Recognizing Pain Management as a Human Right: A First Step
Scott M. Fishman, MD
From the Division of Pain Medicine, Department of Anesthesiology and Pain Medicine, University of California, Davis School of Medicine, Sacramento, California.
Address correspondence and reprint requests to Scott M. Fishman, MD, Division of Pain Medicine, Department of Anesthesiology and Pain Medicine, University of California, Davis School of Medicine, Sacramento, CA. Address e-mail to email@example.com.
Pain management as a human right is a moral imperative that will help medicine return to its humanist roots. Acknowledging this right is a crucial step in reversing the public health crisis of under-treated pain. However, simply recognizing pain relief as a human right without making the changes necessary to provide appropriate treatment for patients in pain will only foster an illusion of care that can fuel unrealistic expectations and discontent among physicians and patients.
Although elusive in the past, a standard of care for pain treatment is now evolving, complete with the understanding that treating pain is neither an absolute science nor risk free. Where some clinicians may have felt that avoiding pain care altogether is the safest recourse, cases that have successfully brought charges of elder abuse against physicians for under-treating pain would suggest otherwise (1). Moreover, on the opposite extreme, recent federal regulations and prosecutions have blurred the lines between excessive use of controlled substances for analgesia on the one hand and criminal activity on the other (2,3).
Ironically, despite widespread support for improved pain control, United States physicians are experiencing pressures that may drive them to under-treat pain. Much of this is backlash from the escalating public health crisis of prescription drug abuse. Such abuse is a serious social crisis, and one that requires effective actions, but these actions do not have to undermine access to appropriate pain management. And, although punishing physicians who fraudulently prescribe controlled substances is absolutely necessary to protect society, high-profile cases of physicians who prescribe large amounts of opioids for chronic pain, that are taken from the realm of medical board action to formal criminal prosecution, coupled with shifts in Drug Enforcement Administration policies on controlled substance prescribing, have raised concerns among law-abiding physicians that they may encounter trouble even for appropriate prescribing (3). Regardless of great efforts to reverse this trend, physicians who legitimately prescribe opioids for pain may still feel “damned if they do and damned if they don't.” It seems as though we have simultaneously raised consciousness of the need for pain control and increased the risks to physicians of being part of the solution. If this dilemma is not resolved, advancing the cause of pain management as a fundamental human right may, in part, serve to polarize the medical community.
One would think that establishing pain management as a fundamental human right would coincide with organized medicine making pain management a high priority. Unfortunately, the absence of such a priority is clear at almost every level of health care delivery. For instance, although pain is the single most common reason why patients seek medical care, there is neither an institute within the National Institutes of Health that is focused primarily on pain relief nor adequate funding for research grants relating to pain care.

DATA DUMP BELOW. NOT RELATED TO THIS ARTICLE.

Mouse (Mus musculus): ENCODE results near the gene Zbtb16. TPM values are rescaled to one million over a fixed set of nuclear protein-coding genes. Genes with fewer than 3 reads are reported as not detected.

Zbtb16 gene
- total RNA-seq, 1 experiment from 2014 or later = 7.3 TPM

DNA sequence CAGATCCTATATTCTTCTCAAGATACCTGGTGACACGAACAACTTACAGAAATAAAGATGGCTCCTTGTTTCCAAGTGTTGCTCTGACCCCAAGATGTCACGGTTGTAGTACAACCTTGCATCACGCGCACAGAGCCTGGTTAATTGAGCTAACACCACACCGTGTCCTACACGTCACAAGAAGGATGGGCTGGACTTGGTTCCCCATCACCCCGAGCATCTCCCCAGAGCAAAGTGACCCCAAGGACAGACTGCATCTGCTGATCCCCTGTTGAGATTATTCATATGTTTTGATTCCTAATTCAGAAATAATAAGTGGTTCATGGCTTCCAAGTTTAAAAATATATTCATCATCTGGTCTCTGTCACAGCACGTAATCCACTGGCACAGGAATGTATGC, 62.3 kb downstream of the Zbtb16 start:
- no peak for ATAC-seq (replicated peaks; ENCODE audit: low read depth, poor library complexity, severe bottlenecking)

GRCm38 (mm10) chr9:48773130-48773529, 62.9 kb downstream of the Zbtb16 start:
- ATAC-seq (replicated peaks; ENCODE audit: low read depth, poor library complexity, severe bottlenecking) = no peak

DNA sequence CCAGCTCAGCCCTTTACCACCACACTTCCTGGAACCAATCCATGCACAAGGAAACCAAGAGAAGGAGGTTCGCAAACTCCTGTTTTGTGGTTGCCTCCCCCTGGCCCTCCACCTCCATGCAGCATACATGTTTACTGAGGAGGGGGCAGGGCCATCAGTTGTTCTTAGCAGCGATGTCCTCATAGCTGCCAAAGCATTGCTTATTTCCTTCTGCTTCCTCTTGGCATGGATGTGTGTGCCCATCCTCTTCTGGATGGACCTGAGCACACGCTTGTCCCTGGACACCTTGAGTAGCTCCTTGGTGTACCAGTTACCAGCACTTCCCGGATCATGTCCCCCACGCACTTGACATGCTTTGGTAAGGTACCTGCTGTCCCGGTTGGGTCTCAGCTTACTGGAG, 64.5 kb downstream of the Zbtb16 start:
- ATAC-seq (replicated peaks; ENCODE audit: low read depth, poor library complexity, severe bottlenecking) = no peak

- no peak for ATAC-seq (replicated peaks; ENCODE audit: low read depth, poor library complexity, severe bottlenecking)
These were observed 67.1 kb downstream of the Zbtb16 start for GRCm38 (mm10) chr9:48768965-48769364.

Education is also a fundamental component of our medical system, but there is no systematic approach to teaching pain management at any level of training. The lack of appropriate integration of pain management into medical education has led to recent legal and regulatory mandates to bring such education to medical students and physicians (4). Unfortunately, these external mandates too often result in fragmented approaches to pain education, with each specialty offering its own approach without integrating the multidisciplinary complexity of pain and its treatment into a comprehensive curriculum.
Recent statistics suggest that although pain is overwhelmingly prevalent, pain specialists remain a scarce resource (5,6). Because pain relief is within the purview of all clinical disciplines, Pain Medicine has evolved as a multispecialty field that is largely practiced as a subspecialty with no single most appropriate parent discipline (4). Thus pain medicine is an orphan within major medicine, fragmented by competing disciplines that would adopt it and unable to gain the recognition necessary to affect systemic change. How the specialty of Pain Medicine is positioned for continued development and integration throughout health care will greatly impact how medicine will meet its obligation to understand and treat pain.
Brennan et al. (7) have made a compelling case for pain management as a fundamental human right. But achieving the appropriate social and medical change that will make pain management a fundamental component of health care is the next great challenge. Without major changes in medical education, research, and clinical care, medicine appears ill prepared to address the far-reaching needs of patients in pain and is potentially poised to continue to incur more regulations and laws that will mandate this care. As clinicians continue to feel that they walk a tightrope when it comes to treating pain, advancing pain care as a basic human right will hopefully induce medicine to re-evaluate how it supports the delivery of pain management at the primary care level, and how it positions the discipline of Pain Medicine as a medical specialty. Society at large will also be faced with reconsidering some of its own conflicting priorities that have given rise to policies, legislation, and litigation that have unintended chilling effects on those who treat patients in pain.
NEWSHAWK Joy Davies